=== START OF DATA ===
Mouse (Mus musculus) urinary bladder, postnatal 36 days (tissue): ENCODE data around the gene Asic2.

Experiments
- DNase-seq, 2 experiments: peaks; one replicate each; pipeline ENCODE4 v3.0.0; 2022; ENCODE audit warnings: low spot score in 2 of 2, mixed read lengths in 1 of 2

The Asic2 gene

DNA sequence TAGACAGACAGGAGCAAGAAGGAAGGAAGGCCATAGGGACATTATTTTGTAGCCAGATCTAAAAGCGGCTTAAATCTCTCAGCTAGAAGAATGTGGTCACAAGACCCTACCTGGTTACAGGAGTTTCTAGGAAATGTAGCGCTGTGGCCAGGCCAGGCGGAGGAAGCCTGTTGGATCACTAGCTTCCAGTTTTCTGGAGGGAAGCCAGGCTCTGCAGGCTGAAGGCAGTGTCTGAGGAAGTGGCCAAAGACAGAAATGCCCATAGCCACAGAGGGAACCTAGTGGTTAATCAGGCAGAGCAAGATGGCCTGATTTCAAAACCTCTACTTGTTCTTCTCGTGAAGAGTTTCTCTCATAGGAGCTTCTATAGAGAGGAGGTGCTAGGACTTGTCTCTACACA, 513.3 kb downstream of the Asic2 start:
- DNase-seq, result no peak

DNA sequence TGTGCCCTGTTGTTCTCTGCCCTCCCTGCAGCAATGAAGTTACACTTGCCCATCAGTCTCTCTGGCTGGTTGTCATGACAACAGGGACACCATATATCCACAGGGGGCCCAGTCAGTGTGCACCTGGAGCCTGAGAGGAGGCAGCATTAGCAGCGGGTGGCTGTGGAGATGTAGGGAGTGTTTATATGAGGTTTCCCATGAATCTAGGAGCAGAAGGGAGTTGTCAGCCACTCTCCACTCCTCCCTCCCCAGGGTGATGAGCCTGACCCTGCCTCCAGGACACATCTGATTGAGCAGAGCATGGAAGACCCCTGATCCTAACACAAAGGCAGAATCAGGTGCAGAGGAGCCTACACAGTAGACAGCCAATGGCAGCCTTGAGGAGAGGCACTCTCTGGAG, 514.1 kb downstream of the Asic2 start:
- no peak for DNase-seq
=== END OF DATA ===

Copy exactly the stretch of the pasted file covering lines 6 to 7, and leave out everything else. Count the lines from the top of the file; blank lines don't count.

- DNase-seq, result no peak

DNA sequence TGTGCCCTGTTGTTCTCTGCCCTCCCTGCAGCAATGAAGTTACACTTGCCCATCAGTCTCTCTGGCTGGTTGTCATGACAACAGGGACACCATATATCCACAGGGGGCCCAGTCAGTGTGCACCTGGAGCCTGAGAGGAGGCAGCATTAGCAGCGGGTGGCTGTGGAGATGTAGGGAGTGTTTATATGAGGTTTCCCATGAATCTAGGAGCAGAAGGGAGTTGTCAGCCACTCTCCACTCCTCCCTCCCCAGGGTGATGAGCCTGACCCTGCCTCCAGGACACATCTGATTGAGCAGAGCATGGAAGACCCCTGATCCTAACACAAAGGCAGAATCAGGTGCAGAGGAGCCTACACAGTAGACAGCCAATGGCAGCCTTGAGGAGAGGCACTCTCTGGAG, 514.1 kb downstream of the Asic2 start: